In the heart of Middle East, bordering Palestine, Israel, Syria, Iraq and Saudi Arabia, there is a country which is world famous for… civil war, terrorism, white phosphorus bombs, religious fundamentalism? No, this country is world famous for the beauty of his queen Rania al Yassin and her charities. Rania, who was elected as third most fascinating woman in the world, is a devout Muslim with an occidental lifestyle, a princess of gossip as much as of a thousand humanitarian causes (from children’s rights to intercultural dialogue, from the fight against Islamophobia to the spread of the micro-credit). She has Palestinians origins but she embodies perfectly Jordan, her reign.
With serious human rights violations, but surely comparable to the ones of the major democracies of the world, in Jordan homosexuality is perfectly legal and gay life is quite pulsing. And the leading LGBT magazine of the country, My.Kali.mag, is published online without any problem for several years and it has become a point of reference for all the homosexuals in the Arab world. Today we introduce Kali (see picture), the founder, spokesman and creative & photo director of the magazine, as well as a magazine model, columnist and promoter.
Which are your main goals?
Our magazine was founded to offer a platform for many LGBTQ* and non LGBTQ* people to express themselves, from writers and bloggers to photographers and designers. My.Kali.mag is set to give a new, non-stereotypical image of the LGBTQ* scene and lifestyle in Jordan and the Middle East, along with promoting acceptance. Most of the LGBTQ* people in Jordan and the Middle East don’t have an acknowledgement or an identity; through our pages we try to illuminate such non-fulfillment, along with other movements in the region.
When did you founded it?
My.Kali was established in early 2008. The whole LGBTQ* scene was going under a change, and we were part of something big, something revolutionary!
Who is the “typical reader” of My.Kali.mag?
There’s no typical reader. My.Kali.mag started as an LGBTQ* Jordanian magazine and it was labeled as it in the beginnings, but, growing more and more, it started to become naturally more diverse. My.Kali.mag stopped featuring just LGBTQ* people as cover stories and started to feature Middle Eastern celebrities of pop culture to promote acceptance within the non-LGBTQ* people in the Middle East, as part of our campaign toward promoting acceptance. This increased our viewers and readers, we aren’t read only by LGBTQ* people.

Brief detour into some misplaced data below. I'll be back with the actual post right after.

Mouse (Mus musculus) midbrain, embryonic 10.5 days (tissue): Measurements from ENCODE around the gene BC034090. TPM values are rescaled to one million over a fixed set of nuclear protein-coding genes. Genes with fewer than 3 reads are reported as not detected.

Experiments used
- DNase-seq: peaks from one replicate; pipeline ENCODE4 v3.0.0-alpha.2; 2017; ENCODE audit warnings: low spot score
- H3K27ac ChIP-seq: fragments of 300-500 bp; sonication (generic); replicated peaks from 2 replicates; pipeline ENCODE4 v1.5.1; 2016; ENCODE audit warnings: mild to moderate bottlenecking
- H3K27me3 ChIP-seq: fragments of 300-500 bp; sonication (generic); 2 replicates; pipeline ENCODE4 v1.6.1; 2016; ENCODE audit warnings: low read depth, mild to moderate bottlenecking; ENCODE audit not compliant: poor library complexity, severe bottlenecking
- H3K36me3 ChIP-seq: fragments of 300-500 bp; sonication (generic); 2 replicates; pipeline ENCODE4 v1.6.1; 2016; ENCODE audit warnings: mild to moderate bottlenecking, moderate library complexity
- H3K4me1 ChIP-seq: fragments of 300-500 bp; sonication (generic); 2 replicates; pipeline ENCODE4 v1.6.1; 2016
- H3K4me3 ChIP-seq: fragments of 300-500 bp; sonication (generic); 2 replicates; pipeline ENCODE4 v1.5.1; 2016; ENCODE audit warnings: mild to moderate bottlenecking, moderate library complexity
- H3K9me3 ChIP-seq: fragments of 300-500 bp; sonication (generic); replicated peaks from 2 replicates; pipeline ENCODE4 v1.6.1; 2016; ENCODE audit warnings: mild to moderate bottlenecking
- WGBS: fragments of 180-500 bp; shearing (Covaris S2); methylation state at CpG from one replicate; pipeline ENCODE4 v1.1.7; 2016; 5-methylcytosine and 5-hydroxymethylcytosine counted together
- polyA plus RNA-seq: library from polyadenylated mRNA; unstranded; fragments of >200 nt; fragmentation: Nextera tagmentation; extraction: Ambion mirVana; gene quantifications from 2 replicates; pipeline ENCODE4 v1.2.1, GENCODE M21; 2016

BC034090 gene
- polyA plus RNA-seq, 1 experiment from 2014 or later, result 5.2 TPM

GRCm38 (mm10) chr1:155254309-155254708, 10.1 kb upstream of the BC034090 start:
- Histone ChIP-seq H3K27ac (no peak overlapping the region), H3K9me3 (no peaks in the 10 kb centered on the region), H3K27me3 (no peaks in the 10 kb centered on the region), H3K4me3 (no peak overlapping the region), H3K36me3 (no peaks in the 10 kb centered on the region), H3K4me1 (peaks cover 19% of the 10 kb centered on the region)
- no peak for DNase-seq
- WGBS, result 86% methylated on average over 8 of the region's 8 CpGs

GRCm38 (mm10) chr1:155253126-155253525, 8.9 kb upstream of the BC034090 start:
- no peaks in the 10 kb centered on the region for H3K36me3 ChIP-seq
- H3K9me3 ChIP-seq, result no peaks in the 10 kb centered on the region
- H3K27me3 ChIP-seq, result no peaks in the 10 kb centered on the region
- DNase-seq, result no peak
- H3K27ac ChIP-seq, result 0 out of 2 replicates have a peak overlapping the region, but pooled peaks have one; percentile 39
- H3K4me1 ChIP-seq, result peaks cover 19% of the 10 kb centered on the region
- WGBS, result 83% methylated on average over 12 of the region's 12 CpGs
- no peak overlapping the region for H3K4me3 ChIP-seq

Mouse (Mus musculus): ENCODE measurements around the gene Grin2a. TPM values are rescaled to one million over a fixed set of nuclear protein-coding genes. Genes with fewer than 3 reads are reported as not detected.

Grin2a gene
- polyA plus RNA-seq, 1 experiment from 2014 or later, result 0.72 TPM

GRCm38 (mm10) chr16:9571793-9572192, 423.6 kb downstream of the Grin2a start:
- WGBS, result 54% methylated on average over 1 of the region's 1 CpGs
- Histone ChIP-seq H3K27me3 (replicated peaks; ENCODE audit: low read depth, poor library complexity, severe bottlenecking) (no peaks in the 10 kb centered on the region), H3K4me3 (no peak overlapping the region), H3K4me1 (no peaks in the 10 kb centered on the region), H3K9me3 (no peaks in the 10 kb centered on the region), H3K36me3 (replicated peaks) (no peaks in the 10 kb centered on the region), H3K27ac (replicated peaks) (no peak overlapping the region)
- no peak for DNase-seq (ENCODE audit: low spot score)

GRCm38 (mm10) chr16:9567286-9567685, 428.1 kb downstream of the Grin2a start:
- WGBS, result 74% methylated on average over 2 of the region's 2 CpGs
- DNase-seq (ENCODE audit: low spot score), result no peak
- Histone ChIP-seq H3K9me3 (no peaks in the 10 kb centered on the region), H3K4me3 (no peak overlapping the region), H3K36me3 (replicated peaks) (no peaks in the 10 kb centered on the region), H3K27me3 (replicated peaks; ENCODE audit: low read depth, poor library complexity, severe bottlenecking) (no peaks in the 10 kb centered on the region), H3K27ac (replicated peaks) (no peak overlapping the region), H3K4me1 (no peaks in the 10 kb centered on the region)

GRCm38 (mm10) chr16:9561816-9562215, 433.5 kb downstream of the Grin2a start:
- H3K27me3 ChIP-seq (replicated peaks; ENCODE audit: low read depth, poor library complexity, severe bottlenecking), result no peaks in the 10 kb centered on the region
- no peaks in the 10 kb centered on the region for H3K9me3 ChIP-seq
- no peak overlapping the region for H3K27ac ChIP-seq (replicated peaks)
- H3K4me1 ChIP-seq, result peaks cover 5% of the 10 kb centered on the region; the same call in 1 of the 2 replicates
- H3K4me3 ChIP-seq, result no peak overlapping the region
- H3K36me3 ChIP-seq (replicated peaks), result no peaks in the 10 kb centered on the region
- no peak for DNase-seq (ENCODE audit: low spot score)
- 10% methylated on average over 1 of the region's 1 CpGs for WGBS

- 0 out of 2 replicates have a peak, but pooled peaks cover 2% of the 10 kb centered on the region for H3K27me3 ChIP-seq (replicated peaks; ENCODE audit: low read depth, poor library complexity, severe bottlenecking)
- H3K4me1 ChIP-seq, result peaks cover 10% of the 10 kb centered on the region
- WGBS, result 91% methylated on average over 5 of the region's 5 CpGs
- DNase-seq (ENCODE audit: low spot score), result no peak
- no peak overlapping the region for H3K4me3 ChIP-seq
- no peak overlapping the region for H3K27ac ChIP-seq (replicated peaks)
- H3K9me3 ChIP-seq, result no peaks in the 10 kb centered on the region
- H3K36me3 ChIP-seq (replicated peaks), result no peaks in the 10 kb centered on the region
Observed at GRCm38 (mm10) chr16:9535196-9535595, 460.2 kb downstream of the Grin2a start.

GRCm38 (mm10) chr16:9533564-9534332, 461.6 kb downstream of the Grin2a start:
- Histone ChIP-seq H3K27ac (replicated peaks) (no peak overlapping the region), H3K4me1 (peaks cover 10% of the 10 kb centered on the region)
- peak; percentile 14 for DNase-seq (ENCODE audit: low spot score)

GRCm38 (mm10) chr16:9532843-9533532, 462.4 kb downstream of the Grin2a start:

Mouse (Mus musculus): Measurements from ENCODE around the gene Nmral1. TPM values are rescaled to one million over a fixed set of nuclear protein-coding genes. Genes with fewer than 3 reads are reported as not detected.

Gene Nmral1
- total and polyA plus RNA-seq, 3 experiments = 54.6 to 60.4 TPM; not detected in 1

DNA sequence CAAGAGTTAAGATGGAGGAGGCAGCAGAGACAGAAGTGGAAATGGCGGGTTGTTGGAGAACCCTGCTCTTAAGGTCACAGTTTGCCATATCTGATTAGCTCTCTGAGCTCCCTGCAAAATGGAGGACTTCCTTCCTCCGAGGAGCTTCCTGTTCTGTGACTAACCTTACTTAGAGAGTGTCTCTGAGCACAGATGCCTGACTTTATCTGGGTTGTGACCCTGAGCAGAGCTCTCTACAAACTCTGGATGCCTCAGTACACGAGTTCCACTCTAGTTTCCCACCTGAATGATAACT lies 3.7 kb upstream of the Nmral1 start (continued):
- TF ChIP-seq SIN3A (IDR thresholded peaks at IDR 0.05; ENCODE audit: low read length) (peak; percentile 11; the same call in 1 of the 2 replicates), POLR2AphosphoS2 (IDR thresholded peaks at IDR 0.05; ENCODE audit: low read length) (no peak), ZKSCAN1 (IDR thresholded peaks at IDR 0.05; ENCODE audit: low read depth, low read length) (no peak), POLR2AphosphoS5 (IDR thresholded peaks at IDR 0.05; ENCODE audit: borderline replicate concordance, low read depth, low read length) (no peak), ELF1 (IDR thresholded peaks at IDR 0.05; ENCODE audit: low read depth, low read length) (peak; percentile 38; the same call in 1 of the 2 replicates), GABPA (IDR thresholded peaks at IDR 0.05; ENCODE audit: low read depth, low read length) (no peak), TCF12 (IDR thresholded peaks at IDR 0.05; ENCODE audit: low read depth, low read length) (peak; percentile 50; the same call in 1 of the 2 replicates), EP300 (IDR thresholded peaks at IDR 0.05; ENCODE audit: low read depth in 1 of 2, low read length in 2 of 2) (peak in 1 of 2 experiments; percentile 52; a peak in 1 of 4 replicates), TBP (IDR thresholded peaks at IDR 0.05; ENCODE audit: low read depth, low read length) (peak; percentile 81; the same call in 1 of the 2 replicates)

Do you have readers from a lot of countries?
Yes, of course, they are from around the Arab world and the Middle east to around the globe, from the US and the UK to France, Italy, Brazil and Africa… Learning about other cultures and communities have never stopped many people, gay and straight, to send us supporting emails, comments, requests, questions and to even be part of the magazine.
Has My.Kali.mag ever received attacks or blackmails?
Rarely. On the contrary, we receive a lot of supporting emails from the local scene and from all around the world, for the simple fact that we shy away from stereotype and we tend not to promote our magazine in straight allies, and if so, it’d be with open minded readers.
Jordanian laws, in contrast with other Arab countries in the Middle East, don’t condemn homosexuality: is also Jordanian society more open and tolerant?
Well, after Jordan claimed its declaration, the laws changed. Jordan is considered an open minded country, and when coming to cities, the tolerance is even higher. And considering the fact that it’s an Islamic country, the morality of the culture could be a huge pressure to many people to remain discreet, but it never stopped many of my friends and other LGBTQ* people to come out and show who they are, and if Jordan wasn’t that kind of a country, that wouldn’t happen, or we wouldn’t be featuring gay and non-gay people on My.Kali’s covers to promote acceptance and talk about their experiences. However, discrimination exists everywhere; in Jordan it could be less, although Jordan, as a country, is very peaceful.
How is LGBTQ* life in Jordan? Is there any kind of organizations, meeting places, bars or is there no chance for the LGBTQ* community to be visible?
The LGBTQ* life in Jordan could be a bit challenging, due to our culture’s standards, to many easier, to others harder, depending on many things: how out you are, your surrounding’s education, your social status, your act… It gets more challenging if you travel further from the cities. But the LGBTQ* scene is pretty visible in Amman. Many places in Amman are gay friendly, some more than others, but they are not labeled! Which I think is for the best, it lessens division. People mingle; many straight people socialize with LGBTQ* people, it could be the 1970’s in a different perspective! Jabal Amman is the most friendly area, where the LGBTQ* scene is most prominent.
What do you expect by the future of Jordanian society: is it possible a change to a better situation?
Definitely, nothing ever remains the same. Jordan is growing to a better state, socially and in everyday life. But we can never compare it to other societies or cultures: things which apply elsewhere might not be suitable to Jordan or to the region and vice versa. Freedom of choice, in every field, is much respected here than it used to be, and that should be a step forward to accept other individuals, hence LGBTQ* people, and to become a not judgmental society.
©2012 Il Grande Colibrì